Posted on Saturday, 20 August
I was searching for light and safety,
looking for my dream, in 2013
but it ended in disaster.
This is the poem with which Betelhem Tibebu Zeleke, a refugee from Ethiopia, opened the forum on ‘Fighting for Refugee and Migrant Rights’ hosted by Victorian Socialists West at Dempster Park Hall in Sunshine on Tuesday 16 August. “Disaster” barely begins to describe the dehumanisation Betelhem, like so many other asylum seekers, experienced during her years languishing in the Australian detention system - first in Brisbane and later on Nauru.
Anujan Tharumarasa, a Tamil refugee from Sri Lanka, spoke alongside Betelhem about the brutalities faced by refugee and migrant workers across Australia. Anujan has spent years organising some of Melbourne’s most hyper-exploited migrants and refugees, encouraging them to fight back against bosses who routinely expose them to unsafe conditions and steal their wages. He is currently working as a meat packer and union activist in Laverton on a Temporary Protection Visa.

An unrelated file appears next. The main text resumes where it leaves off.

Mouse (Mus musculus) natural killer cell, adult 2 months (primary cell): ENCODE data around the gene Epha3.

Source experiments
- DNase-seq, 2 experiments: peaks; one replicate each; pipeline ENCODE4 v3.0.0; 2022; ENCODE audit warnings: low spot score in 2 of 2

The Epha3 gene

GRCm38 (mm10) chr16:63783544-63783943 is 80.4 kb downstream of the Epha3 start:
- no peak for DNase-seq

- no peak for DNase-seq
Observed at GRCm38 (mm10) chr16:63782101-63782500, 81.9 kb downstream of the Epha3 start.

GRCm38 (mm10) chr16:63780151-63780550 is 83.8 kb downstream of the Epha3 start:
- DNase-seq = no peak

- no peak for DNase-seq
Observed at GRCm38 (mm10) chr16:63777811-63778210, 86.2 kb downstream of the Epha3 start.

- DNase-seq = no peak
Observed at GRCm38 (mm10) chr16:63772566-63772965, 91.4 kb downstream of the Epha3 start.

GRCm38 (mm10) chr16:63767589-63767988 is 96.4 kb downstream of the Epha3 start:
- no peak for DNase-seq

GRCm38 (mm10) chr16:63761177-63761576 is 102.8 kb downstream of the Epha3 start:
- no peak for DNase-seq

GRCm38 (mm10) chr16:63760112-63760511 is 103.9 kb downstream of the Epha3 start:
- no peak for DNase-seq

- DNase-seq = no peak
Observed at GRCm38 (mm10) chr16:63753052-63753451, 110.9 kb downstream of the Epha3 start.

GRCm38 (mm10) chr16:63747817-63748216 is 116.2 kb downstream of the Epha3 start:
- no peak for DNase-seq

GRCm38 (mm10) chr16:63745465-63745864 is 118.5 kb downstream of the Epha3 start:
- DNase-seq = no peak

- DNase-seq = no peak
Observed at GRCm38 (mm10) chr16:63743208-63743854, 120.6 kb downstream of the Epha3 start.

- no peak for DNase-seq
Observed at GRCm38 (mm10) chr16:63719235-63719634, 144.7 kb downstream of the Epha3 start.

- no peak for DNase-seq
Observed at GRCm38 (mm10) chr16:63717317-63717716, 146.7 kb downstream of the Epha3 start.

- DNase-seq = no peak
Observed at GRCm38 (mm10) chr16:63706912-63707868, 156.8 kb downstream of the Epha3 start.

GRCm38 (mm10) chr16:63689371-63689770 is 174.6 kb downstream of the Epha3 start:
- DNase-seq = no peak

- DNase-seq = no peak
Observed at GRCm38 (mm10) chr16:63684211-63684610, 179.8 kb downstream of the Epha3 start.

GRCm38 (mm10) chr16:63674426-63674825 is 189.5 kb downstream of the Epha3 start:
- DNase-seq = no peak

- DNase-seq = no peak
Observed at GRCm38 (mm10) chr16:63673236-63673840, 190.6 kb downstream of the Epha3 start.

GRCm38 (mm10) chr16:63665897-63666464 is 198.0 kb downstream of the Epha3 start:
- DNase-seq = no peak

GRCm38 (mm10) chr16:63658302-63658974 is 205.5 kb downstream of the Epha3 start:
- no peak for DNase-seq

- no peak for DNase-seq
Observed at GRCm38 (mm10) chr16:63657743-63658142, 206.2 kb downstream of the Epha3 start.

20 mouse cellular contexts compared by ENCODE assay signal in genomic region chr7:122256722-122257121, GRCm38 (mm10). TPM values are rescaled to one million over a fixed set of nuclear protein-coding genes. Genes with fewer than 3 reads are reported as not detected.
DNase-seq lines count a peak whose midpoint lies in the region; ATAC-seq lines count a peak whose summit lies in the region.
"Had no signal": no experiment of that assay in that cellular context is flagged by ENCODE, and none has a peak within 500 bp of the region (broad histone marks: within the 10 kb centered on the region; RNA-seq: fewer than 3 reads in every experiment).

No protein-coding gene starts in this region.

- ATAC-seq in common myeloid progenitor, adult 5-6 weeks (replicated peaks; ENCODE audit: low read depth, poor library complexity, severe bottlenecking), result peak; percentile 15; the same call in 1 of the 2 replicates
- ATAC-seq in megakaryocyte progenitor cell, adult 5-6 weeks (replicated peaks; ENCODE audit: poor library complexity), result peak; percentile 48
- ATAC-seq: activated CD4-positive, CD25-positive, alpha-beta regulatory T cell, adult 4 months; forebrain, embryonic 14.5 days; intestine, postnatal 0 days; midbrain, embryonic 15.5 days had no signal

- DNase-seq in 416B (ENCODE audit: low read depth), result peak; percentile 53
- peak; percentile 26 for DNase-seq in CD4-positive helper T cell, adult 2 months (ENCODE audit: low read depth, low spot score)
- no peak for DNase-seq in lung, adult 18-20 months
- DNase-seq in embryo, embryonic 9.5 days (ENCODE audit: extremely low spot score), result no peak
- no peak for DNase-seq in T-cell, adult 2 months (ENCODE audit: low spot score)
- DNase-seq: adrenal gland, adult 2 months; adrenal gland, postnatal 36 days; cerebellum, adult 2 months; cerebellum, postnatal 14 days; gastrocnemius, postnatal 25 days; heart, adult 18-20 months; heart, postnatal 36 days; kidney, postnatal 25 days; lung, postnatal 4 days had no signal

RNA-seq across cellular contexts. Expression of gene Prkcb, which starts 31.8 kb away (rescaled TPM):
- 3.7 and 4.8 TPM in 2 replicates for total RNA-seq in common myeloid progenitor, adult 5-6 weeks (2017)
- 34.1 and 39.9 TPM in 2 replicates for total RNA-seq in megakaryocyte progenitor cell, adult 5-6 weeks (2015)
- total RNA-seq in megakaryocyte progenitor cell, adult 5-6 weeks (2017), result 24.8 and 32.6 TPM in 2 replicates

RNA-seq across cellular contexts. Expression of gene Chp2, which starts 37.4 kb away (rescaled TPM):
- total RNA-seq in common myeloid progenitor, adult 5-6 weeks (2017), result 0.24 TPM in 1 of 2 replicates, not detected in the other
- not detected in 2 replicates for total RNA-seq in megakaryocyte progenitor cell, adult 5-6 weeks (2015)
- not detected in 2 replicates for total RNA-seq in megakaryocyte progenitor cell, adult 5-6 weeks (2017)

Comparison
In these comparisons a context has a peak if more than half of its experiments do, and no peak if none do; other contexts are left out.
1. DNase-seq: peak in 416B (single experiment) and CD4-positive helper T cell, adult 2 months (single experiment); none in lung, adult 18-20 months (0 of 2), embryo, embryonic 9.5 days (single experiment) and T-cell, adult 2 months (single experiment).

Julien Q. Macandili, Victorian Socialists’ candidate for Williamstown, highlighted the capitalist roots of refugee oppression in Australia. She shared some of her father’s experiences as a Filipino migrant worker, illustrating the sick utility to Australian capitalism of a precarious and easily-exploitable workforce made possible by Australia’s bi-partisan border regime.
At the end of his speech, Anujan urged the audience to campaign for Liz Walsh because she has been fighting for refugees since the year 2000. Liz, Victorian Socialists’ candidate for the upper house in the Western Metro region, vowed to keep up the fight for refugee rights by empowering people like Anujan and Betelhem to build mass movements in the streets.
“As individuals we have no impact. Just in a political party, we have limited impact. We have a bigger impact when we build street movements, when we build protests, when we organise to make our voices heard so that they do not ignore us.”
Betelhem ended her poem ‘A Badge’, by describing how she abolished the dehumanising number, TAS016, used to identify her as an imprisoned refugee. It was a startling expression of human dignity and resistance, which Victorian Socialists strives to embody in everything we do:
fought for my identity,
I made myself a badge: ‘Call me by name, Bētēlihēmi.’